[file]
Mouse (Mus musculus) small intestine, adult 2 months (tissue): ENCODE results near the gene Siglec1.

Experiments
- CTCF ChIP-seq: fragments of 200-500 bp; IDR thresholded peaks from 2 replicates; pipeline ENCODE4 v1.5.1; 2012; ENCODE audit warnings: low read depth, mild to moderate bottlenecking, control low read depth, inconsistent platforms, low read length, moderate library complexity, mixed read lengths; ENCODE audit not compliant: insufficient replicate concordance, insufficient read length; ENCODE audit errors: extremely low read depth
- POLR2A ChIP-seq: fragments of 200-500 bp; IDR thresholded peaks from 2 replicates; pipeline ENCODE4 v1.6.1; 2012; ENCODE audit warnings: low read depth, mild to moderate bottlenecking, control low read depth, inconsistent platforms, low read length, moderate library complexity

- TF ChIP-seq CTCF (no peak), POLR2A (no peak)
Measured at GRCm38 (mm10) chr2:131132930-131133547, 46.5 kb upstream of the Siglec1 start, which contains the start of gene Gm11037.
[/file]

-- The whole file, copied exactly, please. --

Mouse (Mus musculus) small intestine, adult 2 months (tissue): ENCODE results near the gene Siglec1.

Experiments
- CTCF ChIP-seq: fragments of 200-500 bp; IDR thresholded peaks from 2 replicates; pipeline ENCODE4 v1.5.1; 2012; ENCODE audit warnings: low read depth, mild to moderate bottlenecking, control low read depth, inconsistent platforms, low read length, moderate library complexity, mixed read lengths; ENCODE audit not compliant: insufficient replicate concordance, insufficient read length; ENCODE audit errors: extremely low read depth
- POLR2A ChIP-seq: fragments of 200-500 bp; IDR thresholded peaks from 2 replicates; pipeline ENCODE4 v1.6.1; 2012; ENCODE audit warnings: low read depth, mild to moderate bottlenecking, control low read depth, inconsistent platforms, low read length, moderate library complexity

- TF ChIP-seq CTCF (no peak), POLR2A (no peak)
Measured at GRCm38 (mm10) chr2:131132930-131133547, 46.5 kb upstream of the Siglec1 start, which contains the start of gene Gm11037.